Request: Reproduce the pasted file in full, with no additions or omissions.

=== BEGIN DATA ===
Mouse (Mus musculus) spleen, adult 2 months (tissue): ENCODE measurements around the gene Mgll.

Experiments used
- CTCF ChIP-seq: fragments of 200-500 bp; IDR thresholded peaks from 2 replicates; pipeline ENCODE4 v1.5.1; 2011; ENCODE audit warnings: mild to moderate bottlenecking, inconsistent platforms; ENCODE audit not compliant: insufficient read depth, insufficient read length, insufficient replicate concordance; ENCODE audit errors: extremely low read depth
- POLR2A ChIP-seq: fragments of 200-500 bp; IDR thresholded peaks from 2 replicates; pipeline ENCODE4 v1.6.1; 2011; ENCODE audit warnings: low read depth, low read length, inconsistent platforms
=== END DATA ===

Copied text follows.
Mouse (Mus musculus) spleen, adult 2 months (tissue): ENCODE measurements around the gene Mgll.

Experiments used
- CTCF ChIP-seq: fragments of 200-500 bp; IDR thresholded peaks from 2 replicates; pipeline ENCODE4 v1.5.1; 2011; ENCODE audit warnings: mild to moderate bottlenecking, inconsistent platforms; ENCODE audit not compliant: insufficient read depth, insufficient read length, insufficient replicate concordance; ENCODE audit errors: extremely low read depth
- POLR2A ChIP-seq: fragments of 200-500 bp; IDR thresholded peaks from 2 replicates; pipeline ENCODE4 v1.6.1; 2011; ENCODE audit warnings: low read depth, low read length, inconsistent platforms